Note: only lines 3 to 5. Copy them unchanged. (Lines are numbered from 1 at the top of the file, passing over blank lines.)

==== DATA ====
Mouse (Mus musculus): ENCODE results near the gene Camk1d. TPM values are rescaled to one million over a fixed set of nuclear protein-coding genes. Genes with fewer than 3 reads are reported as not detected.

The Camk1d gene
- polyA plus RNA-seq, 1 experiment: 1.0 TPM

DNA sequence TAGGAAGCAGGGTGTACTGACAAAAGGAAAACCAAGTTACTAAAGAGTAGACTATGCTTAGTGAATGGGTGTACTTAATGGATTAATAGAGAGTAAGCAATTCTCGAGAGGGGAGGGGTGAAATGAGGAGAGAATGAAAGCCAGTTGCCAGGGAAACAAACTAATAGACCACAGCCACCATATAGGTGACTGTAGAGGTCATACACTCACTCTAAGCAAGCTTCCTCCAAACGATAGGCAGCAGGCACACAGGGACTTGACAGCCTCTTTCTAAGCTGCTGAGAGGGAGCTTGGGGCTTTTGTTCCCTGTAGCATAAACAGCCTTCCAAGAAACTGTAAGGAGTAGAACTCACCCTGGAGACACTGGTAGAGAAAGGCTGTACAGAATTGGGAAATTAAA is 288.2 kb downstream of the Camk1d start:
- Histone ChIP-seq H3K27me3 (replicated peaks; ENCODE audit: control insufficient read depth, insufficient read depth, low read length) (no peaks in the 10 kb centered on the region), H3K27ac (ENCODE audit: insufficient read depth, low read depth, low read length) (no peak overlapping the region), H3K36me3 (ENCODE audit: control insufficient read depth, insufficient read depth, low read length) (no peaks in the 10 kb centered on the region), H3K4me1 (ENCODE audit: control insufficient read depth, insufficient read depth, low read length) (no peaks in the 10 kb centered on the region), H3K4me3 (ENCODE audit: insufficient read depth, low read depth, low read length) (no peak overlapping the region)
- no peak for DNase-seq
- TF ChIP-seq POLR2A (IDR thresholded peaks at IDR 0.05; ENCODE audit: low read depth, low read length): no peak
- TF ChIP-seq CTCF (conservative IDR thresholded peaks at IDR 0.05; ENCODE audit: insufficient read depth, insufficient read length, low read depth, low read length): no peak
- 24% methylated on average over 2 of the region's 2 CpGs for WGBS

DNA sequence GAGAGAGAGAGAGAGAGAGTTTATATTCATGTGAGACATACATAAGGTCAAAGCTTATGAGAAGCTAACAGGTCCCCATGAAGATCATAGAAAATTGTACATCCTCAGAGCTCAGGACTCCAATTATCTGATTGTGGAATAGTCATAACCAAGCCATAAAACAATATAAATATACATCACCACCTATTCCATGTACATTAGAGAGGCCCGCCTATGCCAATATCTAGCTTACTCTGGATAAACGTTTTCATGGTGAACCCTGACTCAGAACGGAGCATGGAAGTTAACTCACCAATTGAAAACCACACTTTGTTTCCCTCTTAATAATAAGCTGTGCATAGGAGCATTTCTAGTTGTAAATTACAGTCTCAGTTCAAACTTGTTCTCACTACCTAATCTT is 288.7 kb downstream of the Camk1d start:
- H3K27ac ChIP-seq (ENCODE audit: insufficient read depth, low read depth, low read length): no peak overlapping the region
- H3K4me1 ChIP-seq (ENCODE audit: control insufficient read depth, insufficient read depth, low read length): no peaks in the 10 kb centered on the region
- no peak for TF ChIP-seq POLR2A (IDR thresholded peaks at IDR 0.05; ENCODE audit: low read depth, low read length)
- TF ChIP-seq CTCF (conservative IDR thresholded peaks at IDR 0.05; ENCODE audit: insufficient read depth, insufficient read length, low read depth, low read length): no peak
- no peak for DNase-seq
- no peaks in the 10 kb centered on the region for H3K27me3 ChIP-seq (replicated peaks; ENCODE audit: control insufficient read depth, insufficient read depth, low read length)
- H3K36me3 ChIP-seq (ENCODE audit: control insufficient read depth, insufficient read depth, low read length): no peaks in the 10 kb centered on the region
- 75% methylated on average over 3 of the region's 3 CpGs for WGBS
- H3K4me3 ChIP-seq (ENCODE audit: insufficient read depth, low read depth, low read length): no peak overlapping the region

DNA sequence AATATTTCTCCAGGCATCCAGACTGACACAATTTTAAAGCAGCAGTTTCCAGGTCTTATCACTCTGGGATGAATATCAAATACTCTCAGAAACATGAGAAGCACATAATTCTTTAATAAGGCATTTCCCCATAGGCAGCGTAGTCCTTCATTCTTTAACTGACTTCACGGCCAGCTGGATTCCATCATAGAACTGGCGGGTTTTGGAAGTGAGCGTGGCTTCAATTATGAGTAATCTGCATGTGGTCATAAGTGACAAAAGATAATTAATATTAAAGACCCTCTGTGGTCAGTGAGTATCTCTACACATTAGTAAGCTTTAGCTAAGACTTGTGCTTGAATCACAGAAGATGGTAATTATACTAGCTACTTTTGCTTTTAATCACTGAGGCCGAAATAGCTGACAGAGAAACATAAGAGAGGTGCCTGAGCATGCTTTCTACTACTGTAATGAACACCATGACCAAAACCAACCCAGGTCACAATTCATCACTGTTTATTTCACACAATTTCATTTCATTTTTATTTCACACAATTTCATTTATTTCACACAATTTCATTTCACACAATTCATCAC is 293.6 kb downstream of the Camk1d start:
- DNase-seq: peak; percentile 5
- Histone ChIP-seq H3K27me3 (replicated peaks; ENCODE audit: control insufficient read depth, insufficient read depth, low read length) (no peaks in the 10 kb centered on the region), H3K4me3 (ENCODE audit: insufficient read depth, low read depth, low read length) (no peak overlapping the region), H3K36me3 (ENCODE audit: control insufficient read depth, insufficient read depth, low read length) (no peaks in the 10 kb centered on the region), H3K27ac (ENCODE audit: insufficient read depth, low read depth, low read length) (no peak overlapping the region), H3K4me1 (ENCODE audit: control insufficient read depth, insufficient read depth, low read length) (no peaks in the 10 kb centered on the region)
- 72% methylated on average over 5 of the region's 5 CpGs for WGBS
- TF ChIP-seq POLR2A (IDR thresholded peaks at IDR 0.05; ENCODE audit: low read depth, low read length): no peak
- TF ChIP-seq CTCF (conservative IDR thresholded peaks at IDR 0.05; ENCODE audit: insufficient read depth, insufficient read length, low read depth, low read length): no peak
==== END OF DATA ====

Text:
- polyA plus RNA-seq, 1 experiment: 1.0 TPM

DNA sequence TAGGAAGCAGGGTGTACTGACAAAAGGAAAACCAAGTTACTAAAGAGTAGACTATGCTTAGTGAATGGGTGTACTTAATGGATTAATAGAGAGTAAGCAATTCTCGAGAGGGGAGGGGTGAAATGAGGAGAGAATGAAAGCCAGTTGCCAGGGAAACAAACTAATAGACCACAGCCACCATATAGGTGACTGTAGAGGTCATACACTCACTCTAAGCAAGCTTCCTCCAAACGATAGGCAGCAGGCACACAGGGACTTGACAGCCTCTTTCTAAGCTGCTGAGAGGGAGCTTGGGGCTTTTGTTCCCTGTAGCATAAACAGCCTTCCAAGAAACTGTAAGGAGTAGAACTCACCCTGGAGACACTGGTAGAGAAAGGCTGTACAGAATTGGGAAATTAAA is 288.2 kb downstream of the Camk1d start:
- Histone ChIP-seq H3K27me3 (replicated peaks; ENCODE audit: control insufficient read depth, insufficient read depth, low read length) (no peaks in the 10 kb centered on the region), H3K27ac (ENCODE audit: insufficient read depth, low read depth, low read length) (no peak overlapping the region), H3K36me3 (ENCODE audit: control insufficient read depth, insufficient read depth, low read length) (no peaks in the 10 kb centered on the region), H3K4me1 (ENCODE audit: control insufficient read depth, insufficient read depth, low read length) (no peaks in the 10 kb centered on the region), H3K4me3 (ENCODE audit: insufficient read depth, low read depth, low read length) (no peak overlapping the region)